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Hello World

Hello World

“Oh, will I find a love? Or a power plug?” Louie Zong wanted to test a program that synthesized a singing voice out of text. He ended up making an adorable bossa nova song about a digital computer filled with existential thoughts.

How Spider-Verse Was Made

How Spider-Verse Was Made

Wired spoke with Danny Dimian, Visual Effects Supervisor, and Josh Beveridge, Head of Character Animation for Spider-Man: Into the Spider-Verse about the movie’s art style, how the animation and effects reflect the characters and scenes, and more.

Keep Your Eye on the Marble

Keep Your Eye on the Marble

5MadMovieMakers used some fun video tricks to keep the steel marble in this clip perfectly centered as it makes its way through a twisty, turny Quercetti Skyrail roller coaster track. Try playing the video a second time with your finger on the ball.

Everyday Objects in Macro 2

Everyday Objects in Macro 2

Macro Room calls this video “Everyday Objects From Inside”, but it’s more of a continuation of their Everyday Objects in Macro. Except this time, all of the shots are zooming out from impossibly tight angles. We’d really love to know how they did it.

Sketches

Sketches

A computer keyboard and mouse pointer take turns manipulating real-world objects, clothespins take flight, and nothing else is quite what it seems in animator Tomin’s playful, cgi-augmented short film.

The Chemical Brothers: Free Yourself

The Chemical Brothers: Free Yourself

It is the distant future… the year 2000… the robots have taken our jobs… and are dancing about it. The music video for The Chemical Brothers’ track Free Yourself, from directors DOM&NIC and effects house The Mill will take you on quite the ride. Boogie! Roboboogie!

CGI: The Awkward Years

CGI: The Awkward Years

These days, we’re accustomed to such seamless and realistic visual effects on the big screen and even some TV series that we’ve become pretty jaded by CGI. But one look at Diane Bullock’s reel of 1990’s movie VFX should serve as a reminder of just how good we’ve got it today.

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Guillermo del Toro: Monster Magic

Guillermo del Toro: Monster Magic

Kaptainkristian looks at how director Guillermo del Toro designs and presents monsters in his films. Using quotes from the director himself, the film essayist identifies the key elements of a del Toro monster, including transformation and the use of prosthetics and motion actors.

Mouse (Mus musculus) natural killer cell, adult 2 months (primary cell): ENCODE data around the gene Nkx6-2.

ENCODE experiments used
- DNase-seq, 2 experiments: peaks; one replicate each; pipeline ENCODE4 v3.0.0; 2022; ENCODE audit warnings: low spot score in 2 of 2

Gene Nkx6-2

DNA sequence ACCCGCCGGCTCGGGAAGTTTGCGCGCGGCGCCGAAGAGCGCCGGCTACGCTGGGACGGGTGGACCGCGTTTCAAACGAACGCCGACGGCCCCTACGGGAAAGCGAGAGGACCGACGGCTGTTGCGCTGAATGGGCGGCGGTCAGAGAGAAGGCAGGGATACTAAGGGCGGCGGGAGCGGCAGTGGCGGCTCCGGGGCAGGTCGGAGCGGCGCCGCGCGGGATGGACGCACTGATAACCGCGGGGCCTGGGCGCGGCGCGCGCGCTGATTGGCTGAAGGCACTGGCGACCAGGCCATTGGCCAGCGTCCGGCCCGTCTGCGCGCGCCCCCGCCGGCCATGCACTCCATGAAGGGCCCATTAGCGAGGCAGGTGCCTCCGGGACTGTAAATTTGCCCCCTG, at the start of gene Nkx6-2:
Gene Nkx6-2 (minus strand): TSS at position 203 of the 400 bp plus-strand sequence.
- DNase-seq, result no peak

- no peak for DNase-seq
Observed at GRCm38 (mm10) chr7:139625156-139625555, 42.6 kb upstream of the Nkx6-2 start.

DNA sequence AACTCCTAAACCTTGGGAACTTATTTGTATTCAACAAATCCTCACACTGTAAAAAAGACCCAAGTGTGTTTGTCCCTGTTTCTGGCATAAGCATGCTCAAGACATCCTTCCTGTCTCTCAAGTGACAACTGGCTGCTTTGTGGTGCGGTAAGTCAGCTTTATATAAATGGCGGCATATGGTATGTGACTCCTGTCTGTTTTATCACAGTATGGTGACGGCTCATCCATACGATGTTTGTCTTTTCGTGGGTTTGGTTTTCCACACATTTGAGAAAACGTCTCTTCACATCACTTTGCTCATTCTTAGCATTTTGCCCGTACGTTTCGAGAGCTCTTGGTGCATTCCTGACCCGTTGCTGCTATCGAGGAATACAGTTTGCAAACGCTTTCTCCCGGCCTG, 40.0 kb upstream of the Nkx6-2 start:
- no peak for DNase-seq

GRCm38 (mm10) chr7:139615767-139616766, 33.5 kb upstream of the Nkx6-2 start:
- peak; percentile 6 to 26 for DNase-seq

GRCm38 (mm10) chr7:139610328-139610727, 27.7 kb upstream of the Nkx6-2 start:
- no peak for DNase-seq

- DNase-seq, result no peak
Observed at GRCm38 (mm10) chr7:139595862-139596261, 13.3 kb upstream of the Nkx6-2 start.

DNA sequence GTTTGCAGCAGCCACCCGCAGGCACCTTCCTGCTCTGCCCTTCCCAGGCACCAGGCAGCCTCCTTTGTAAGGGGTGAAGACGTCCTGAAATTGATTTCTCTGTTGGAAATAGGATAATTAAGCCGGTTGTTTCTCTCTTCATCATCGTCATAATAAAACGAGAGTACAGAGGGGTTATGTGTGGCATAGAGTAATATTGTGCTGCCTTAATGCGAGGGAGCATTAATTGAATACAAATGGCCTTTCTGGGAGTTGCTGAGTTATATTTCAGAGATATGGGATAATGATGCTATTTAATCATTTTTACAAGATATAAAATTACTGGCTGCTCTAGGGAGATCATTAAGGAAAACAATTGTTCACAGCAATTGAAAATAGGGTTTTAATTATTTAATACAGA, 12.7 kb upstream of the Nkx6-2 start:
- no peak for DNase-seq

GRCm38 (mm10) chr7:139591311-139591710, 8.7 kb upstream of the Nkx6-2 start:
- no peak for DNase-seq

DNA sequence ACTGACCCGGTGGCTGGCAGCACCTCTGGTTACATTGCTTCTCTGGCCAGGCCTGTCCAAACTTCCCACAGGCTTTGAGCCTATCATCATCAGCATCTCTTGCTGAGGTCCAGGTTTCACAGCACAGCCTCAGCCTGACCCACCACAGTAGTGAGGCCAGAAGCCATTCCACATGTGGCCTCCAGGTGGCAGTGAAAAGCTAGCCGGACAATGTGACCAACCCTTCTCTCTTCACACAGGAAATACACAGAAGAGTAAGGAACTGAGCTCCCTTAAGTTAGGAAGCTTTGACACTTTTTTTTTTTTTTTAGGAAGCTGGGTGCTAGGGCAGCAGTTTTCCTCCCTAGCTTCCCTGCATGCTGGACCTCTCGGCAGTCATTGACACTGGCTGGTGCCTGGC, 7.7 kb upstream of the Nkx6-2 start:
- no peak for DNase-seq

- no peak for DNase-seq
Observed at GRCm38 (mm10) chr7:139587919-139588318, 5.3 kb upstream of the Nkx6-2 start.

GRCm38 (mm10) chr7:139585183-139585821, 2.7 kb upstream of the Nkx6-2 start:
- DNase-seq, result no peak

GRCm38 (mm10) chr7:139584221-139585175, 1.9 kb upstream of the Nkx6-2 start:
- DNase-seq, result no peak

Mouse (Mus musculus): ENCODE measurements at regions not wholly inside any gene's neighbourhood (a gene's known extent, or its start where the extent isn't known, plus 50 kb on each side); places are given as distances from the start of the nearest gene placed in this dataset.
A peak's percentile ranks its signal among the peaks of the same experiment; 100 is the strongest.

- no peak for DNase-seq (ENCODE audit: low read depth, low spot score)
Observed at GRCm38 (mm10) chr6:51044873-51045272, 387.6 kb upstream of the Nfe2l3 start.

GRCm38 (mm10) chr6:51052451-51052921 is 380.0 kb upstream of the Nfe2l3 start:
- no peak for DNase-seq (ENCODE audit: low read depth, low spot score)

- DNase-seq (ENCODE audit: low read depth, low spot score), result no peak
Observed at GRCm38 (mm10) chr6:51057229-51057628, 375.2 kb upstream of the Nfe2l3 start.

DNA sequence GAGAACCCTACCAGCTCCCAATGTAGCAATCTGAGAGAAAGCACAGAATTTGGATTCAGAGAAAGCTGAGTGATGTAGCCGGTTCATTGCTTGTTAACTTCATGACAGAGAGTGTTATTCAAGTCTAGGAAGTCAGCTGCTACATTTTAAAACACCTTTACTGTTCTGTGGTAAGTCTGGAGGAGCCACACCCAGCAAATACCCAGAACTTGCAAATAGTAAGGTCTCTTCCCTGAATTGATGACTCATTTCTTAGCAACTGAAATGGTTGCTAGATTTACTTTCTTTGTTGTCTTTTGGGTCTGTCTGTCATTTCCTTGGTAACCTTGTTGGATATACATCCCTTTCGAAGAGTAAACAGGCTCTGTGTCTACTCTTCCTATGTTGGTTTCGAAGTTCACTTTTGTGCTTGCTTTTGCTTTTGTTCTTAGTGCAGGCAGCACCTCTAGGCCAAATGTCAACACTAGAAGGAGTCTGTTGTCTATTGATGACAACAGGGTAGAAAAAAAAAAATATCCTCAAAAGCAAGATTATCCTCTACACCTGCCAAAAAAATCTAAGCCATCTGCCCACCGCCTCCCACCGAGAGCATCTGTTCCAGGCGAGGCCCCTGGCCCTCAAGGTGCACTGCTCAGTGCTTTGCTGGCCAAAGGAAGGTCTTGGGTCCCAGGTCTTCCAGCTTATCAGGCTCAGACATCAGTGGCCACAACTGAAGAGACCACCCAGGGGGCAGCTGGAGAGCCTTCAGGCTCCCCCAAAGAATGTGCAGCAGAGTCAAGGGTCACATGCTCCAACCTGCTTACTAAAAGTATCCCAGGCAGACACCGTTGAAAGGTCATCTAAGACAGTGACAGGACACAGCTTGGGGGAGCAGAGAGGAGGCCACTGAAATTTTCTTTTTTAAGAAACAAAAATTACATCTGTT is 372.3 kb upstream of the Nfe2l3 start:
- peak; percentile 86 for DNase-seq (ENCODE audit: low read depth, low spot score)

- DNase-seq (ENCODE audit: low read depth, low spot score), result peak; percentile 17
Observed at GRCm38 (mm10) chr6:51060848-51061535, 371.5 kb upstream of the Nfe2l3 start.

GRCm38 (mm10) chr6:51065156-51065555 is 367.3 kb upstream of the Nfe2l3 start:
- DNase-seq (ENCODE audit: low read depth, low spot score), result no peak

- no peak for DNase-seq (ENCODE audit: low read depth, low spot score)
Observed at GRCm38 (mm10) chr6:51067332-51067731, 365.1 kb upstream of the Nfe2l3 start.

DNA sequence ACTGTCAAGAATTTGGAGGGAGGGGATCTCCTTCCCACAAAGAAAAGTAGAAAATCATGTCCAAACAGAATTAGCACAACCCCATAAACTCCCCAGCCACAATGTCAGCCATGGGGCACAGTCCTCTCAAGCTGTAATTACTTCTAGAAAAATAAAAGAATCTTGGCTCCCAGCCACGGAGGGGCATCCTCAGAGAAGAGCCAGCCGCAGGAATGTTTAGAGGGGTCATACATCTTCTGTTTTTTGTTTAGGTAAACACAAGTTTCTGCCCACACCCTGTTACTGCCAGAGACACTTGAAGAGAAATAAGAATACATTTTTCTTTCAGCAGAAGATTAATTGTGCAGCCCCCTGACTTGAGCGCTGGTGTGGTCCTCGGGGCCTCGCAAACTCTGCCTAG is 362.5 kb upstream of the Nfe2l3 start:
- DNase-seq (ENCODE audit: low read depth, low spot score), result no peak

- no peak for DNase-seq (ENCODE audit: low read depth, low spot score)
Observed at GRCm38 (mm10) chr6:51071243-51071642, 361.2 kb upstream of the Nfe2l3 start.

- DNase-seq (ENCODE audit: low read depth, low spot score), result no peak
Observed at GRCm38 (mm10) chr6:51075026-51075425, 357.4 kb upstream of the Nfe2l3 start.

The True Scale of the Universe

The True Scale of the Universe

Corridor Crew wanted to give us a better way to visualize the scale of the size of the universe. So they shrunk Earth down to the size of a tennis ball (1:190,000,000) and compared it to the planets in our Solar System, as well as some of the biggest stars in our galaxy.

Fast Travel in Real Life

Fast Travel in Real Life

Getting from place to place in video game worlds can be a drag. Hence the inclusion of overview maps and teleportation to zip your character over long distances quickly. Nukazooka envisions same tech applied to the real world. We’d just use it to skip traffic jams.

How to Walk on Walls

How to Walk on Walls

For his latest “Quick D” clip, Captain Disillusion looks at why we enjoy watching people walk on walls in video and cinema. He goes on to present a few very different ways to replicate the effect on screen, some significantly more costly and complex than others.

The Greatest One Shot Fight Scene

The Greatest One Shot Fight Scene

In RocketJump’s short film, Freddie Wong contacts his best super agent to retrieve his movie tickets, leading to an absolutely and undeniably “one shot” fight scene that parodies action movie moves. It’s technically true though.

Outside

Outside

3D artist Vladimir Tomin imagined what it would be like if we could edit and manipulate real world objects as if they were 3D models. Watch as an omnipotent cursor stretches, bends, generates, multiplies and generally messes with stuff.